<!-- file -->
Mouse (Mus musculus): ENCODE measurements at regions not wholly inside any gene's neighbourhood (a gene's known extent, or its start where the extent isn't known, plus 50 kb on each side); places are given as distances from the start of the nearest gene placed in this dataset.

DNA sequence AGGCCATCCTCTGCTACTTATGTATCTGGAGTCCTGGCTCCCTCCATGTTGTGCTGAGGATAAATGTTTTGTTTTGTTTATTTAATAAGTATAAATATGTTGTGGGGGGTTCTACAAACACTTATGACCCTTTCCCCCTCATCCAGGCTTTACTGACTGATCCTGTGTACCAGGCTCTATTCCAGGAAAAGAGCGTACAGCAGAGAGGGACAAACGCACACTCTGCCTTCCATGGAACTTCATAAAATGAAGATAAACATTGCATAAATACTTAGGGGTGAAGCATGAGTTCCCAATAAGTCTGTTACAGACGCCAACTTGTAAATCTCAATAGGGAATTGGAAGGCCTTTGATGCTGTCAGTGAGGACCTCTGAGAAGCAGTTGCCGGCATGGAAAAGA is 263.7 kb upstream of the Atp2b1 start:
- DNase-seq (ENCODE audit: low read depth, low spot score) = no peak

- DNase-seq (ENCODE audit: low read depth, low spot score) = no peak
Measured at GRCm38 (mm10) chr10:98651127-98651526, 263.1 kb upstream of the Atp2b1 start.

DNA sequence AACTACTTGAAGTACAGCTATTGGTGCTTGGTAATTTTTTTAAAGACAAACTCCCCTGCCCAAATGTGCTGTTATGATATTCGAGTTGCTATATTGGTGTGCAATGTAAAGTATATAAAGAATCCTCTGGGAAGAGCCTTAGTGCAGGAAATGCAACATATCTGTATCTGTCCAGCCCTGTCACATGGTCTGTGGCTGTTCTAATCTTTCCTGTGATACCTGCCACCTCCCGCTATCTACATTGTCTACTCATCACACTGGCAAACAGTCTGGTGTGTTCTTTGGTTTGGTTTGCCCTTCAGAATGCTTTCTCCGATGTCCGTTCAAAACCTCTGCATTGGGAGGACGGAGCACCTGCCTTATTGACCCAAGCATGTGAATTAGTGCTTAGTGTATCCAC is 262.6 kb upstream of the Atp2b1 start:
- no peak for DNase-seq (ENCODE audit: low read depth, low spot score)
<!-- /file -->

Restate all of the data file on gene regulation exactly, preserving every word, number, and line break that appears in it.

Mouse (Mus musculus): ENCODE measurements at regions not wholly inside any gene's neighbourhood (a gene's known extent, or its start where the extent isn't known, plus 50 kb on each side); places are given as distances from the start of the nearest gene placed in this dataset.

DNA sequence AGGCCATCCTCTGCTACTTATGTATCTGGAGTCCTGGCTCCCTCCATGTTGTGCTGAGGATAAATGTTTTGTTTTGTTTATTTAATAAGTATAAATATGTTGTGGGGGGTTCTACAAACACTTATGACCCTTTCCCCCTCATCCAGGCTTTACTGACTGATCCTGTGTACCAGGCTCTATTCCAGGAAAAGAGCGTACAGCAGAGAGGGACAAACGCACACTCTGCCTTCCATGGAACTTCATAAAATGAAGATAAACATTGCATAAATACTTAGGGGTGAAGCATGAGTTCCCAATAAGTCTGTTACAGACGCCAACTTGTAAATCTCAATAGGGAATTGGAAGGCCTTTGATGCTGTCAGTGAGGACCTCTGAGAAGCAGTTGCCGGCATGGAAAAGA is 263.7 kb upstream of the Atp2b1 start:
- DNase-seq (ENCODE audit: low read depth, low spot score) = no peak

- DNase-seq (ENCODE audit: low read depth, low spot score) = no peak
Measured at GRCm38 (mm10) chr10:98651127-98651526, 263.1 kb upstream of the Atp2b1 start.

DNA sequence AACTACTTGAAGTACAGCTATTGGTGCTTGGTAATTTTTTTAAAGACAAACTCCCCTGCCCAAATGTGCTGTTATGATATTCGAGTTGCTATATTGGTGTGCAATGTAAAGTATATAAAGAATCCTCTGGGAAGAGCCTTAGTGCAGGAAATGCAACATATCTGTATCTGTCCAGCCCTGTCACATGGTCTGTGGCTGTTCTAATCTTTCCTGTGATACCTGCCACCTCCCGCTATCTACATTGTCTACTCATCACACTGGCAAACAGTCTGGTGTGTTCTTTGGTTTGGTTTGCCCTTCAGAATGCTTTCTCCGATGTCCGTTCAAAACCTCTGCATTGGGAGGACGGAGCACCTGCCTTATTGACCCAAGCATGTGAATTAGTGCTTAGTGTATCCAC is 262.6 kb upstream of the Atp2b1 start:
- no peak for DNase-seq (ENCODE audit: low read depth, low spot score)